Users can operate Pause Pillow just by laying their head on it – and when they do so, the pressure sensor inside the pillow is pressed, causing the Wi-Fi module embedded in the pillow to send a jamming signal. 

The signals disrupt signals coming from nearby base stations of Wi-Fi sharing devices to smartphones, blocking the phones from accessing the internet. 

The sensor in the pillow is covered by layers of foam, polyester and spantex – a soft, durable and waterproof fabric with high elasticity and resilience. 

The pillow includes USB-C charging and colour-coded lights to indicate how much charge it has left. 

Representing the UK at the show, from the Royal College of Art, is a wearble air purification system called Airtomo.

Airtomo aims to reduce the impact of air pollution on the London Underground and other subway systems, which can be 20 times higher than roadside air

Inspired by how mother nature uses rain to clean the air, Airtomo modules and wearables release dry, atomised water vapour to remove particulate matter (PM) through a process called aggregation. 

The water droplets envelop harmful particles to form large and heavy aggregates which fall to the ground, removing PM from the air. 

They no longer re-suspend, even after water has evaporated, and can be removed with a mop or broom after.  

Meanwhile, Imperial College London graduate Natalie Kerres is showing off wearable technology inspired by protective structures found in the animal world.  

Her flexible, wearable cast, called Scaled, could prevent injuries, improve rehabilitation and enhance sports performance for wearers. 

Kerres was inspired by animals that are physically protected from threats by an interlocking system of skin, shells or scales. 

Imperial College London graduate Natalie Kerres was inspired by animals that are physically protected from threats by skin, shells or scales, designing a product that mimics natural protection and healing, while still allowing flexibility.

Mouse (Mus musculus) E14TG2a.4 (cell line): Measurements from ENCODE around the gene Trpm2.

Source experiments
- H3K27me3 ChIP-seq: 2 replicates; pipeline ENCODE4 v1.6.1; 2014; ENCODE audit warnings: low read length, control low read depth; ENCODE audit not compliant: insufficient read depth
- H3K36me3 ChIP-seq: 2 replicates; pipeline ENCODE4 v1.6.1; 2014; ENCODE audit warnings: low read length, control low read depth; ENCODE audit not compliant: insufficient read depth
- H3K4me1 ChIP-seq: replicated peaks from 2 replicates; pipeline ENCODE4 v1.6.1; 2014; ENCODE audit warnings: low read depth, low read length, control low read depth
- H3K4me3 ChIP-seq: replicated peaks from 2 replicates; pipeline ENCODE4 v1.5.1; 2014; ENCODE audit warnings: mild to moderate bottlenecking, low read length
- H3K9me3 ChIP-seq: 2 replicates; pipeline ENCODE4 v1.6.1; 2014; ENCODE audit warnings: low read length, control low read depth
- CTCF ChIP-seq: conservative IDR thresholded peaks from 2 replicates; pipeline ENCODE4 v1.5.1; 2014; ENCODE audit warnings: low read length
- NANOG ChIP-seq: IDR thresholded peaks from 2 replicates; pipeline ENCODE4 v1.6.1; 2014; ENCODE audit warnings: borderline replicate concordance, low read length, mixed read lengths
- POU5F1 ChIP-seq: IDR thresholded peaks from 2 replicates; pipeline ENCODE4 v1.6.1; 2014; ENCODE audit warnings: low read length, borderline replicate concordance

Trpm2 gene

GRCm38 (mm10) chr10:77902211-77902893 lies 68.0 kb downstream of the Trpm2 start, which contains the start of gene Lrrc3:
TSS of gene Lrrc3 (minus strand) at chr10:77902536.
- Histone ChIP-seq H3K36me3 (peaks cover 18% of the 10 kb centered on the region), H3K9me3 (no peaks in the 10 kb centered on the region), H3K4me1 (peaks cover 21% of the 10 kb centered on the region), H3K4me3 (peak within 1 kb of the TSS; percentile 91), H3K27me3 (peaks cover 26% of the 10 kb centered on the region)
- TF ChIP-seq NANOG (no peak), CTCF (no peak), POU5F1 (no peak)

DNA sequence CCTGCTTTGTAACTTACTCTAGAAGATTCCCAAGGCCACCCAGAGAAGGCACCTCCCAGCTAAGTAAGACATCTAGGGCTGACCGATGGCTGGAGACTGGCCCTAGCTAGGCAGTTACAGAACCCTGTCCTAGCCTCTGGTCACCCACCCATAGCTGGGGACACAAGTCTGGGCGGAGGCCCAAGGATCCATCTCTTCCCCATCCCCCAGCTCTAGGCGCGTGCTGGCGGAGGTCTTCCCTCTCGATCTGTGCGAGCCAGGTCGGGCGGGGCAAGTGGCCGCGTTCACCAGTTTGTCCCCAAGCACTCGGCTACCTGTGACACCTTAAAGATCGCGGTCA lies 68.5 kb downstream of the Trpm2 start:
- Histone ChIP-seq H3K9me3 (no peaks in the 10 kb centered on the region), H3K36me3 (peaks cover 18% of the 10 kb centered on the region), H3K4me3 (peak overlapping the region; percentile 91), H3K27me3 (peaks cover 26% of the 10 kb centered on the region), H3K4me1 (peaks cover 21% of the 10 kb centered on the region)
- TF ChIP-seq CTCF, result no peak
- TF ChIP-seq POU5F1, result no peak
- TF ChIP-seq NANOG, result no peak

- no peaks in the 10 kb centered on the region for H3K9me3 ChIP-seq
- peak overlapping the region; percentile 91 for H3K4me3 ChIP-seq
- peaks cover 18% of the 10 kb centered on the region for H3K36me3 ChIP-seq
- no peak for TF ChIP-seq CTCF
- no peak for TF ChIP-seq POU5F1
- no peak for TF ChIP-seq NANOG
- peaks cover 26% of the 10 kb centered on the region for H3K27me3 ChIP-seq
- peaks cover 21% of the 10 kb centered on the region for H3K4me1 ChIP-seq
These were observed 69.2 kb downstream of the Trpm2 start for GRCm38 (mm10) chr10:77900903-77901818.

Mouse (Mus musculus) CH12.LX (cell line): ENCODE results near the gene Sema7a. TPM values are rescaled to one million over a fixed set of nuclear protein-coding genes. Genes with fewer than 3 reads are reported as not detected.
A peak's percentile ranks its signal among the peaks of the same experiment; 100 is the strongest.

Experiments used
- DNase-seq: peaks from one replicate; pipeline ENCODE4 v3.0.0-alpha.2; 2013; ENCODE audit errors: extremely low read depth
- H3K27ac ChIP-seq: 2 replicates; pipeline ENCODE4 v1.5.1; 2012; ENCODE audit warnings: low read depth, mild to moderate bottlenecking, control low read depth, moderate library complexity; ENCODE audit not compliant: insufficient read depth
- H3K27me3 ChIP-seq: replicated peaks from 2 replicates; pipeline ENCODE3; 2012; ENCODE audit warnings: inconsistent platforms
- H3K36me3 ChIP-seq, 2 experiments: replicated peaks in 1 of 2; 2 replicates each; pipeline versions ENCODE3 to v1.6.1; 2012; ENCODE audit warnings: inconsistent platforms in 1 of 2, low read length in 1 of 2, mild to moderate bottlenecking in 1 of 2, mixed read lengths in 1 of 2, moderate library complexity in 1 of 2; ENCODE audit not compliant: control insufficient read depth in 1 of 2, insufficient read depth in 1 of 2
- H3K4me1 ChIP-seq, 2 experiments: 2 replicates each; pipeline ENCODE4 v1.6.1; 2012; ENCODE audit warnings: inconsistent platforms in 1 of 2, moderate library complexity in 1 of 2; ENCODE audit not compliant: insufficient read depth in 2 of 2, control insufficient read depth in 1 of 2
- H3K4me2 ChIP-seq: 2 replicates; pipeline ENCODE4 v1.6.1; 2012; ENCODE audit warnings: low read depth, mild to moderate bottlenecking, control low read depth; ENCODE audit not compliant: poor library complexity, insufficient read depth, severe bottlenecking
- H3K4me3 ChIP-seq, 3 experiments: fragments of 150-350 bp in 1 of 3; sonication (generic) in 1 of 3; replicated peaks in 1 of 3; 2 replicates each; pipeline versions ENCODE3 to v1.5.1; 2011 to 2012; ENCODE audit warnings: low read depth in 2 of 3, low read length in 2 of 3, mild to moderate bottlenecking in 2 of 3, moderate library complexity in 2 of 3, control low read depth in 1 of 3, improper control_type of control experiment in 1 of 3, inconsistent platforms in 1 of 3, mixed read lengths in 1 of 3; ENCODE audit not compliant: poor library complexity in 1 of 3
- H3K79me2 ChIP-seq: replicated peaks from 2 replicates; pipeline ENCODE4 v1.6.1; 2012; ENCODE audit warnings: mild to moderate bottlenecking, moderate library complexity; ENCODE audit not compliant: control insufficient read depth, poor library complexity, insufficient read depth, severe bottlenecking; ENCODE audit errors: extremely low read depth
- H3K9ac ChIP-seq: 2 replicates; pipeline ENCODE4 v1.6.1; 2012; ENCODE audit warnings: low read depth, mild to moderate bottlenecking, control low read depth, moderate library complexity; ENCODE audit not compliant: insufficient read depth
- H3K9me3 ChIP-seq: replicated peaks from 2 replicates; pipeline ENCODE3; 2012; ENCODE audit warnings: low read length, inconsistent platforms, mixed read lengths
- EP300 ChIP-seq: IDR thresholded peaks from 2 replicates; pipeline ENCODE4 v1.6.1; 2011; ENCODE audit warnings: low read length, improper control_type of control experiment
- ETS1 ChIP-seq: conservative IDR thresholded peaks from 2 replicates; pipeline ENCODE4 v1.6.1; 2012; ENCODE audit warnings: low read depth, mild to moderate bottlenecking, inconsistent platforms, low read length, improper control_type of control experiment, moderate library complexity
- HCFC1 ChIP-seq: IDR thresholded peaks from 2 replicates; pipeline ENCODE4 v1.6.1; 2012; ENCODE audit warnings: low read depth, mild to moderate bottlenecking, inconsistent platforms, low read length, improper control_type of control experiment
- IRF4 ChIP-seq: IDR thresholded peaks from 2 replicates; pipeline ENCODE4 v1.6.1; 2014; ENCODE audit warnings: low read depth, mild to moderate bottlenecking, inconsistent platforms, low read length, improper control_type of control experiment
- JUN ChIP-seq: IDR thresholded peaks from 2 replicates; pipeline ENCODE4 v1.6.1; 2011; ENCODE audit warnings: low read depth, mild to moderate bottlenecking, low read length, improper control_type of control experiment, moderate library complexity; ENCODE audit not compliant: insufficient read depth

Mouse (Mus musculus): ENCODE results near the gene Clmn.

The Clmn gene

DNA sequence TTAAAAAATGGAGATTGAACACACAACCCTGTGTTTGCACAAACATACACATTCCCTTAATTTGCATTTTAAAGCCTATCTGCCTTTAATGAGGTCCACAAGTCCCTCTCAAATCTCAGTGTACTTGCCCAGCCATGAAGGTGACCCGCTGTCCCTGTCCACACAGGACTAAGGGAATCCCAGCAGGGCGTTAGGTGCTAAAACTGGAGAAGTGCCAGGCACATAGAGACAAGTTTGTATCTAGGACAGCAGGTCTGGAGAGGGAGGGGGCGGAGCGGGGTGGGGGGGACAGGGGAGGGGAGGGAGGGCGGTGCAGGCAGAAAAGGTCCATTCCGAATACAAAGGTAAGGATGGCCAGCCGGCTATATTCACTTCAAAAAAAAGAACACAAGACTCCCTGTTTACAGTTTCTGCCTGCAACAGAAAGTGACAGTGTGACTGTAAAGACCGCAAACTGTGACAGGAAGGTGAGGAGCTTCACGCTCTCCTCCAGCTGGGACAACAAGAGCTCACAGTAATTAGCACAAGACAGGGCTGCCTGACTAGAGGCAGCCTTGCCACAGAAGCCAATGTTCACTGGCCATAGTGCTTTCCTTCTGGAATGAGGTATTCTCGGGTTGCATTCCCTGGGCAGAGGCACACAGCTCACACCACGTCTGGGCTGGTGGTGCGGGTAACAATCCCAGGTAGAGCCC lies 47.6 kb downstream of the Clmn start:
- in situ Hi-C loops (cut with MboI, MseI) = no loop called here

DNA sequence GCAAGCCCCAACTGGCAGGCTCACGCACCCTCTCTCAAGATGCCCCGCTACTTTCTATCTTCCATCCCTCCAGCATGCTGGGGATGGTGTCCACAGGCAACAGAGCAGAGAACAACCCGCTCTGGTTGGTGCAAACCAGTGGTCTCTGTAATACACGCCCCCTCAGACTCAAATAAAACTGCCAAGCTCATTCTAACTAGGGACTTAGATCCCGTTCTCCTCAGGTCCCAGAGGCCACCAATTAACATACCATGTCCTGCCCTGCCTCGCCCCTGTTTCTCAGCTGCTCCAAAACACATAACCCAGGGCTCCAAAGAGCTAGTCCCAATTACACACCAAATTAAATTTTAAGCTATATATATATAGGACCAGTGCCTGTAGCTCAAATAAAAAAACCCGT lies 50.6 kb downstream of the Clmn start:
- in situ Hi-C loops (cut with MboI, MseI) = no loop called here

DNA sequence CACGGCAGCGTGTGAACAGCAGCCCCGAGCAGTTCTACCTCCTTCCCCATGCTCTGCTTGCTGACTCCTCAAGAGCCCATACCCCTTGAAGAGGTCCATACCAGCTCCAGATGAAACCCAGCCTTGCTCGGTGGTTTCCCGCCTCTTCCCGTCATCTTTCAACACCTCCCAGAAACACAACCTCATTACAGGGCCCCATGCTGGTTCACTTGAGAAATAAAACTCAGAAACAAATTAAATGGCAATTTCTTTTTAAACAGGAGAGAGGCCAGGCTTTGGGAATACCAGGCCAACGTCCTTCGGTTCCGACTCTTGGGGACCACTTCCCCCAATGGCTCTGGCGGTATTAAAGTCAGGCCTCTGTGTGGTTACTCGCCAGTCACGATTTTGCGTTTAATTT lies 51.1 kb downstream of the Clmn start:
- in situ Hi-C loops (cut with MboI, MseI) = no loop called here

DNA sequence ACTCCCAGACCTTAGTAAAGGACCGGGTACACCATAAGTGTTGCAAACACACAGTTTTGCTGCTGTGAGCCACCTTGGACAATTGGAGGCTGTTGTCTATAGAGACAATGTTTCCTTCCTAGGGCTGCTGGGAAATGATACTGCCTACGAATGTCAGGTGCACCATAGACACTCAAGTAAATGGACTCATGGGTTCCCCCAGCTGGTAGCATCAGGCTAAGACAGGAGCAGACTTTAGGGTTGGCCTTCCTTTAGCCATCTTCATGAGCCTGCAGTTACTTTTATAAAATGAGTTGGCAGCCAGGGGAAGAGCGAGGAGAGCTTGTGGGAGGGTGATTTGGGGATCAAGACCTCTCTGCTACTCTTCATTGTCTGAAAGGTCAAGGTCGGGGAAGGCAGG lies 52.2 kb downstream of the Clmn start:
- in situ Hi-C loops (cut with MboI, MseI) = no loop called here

Imperial College London graduate Natalie Kerres was inspired by animals that are physically protected from threats by skin, shells or scales, designing a product that mimics natural protection and healing, while still allowing flexibility.

Imperial College London graduate Natalie Kerres was inspired by animals that are physically protected from threats by skin, shells or scales, designing a product that mimics natural protection and healing, while still allowing flexibility.

Researchers from Thailand are also proposing turning waste chicken feathers into an alternative source of edible protein, while Touch Me Gently from New Zealand is a virtual reality (VR) technology that replicates touch sensations on human skin.  

The projects are being brought to life in an interactive digital exhibition on the Global Grad Show website, allowing direct interaction with the graduates behind each one of ideas.

Visitors will be able to see prototypes, films and original research material visually curated to engage and interact with.

Link hienalouca.com